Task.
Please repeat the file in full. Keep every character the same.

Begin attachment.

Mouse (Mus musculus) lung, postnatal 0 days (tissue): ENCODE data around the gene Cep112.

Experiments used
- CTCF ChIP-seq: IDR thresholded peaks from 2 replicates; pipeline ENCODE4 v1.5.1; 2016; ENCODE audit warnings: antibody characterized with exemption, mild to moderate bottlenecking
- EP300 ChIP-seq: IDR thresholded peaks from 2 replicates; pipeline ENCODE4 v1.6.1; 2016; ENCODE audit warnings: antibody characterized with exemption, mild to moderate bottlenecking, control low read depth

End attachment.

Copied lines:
Mouse (Mus musculus) lung, postnatal 0 days (tissue): ENCODE data around the gene Cep112.

Experiments used
- CTCF ChIP-seq: IDR thresholded peaks from 2 replicates; pipeline ENCODE4 v1.5.1; 2016; ENCODE audit warnings: antibody characterized with exemption, mild to moderate bottlenecking
- EP300 ChIP-seq: IDR thresholded peaks from 2 replicates; pipeline ENCODE4 v1.6.1; 2016; ENCODE audit warnings: antibody characterized with exemption, mild to moderate bottlenecking, control low read depth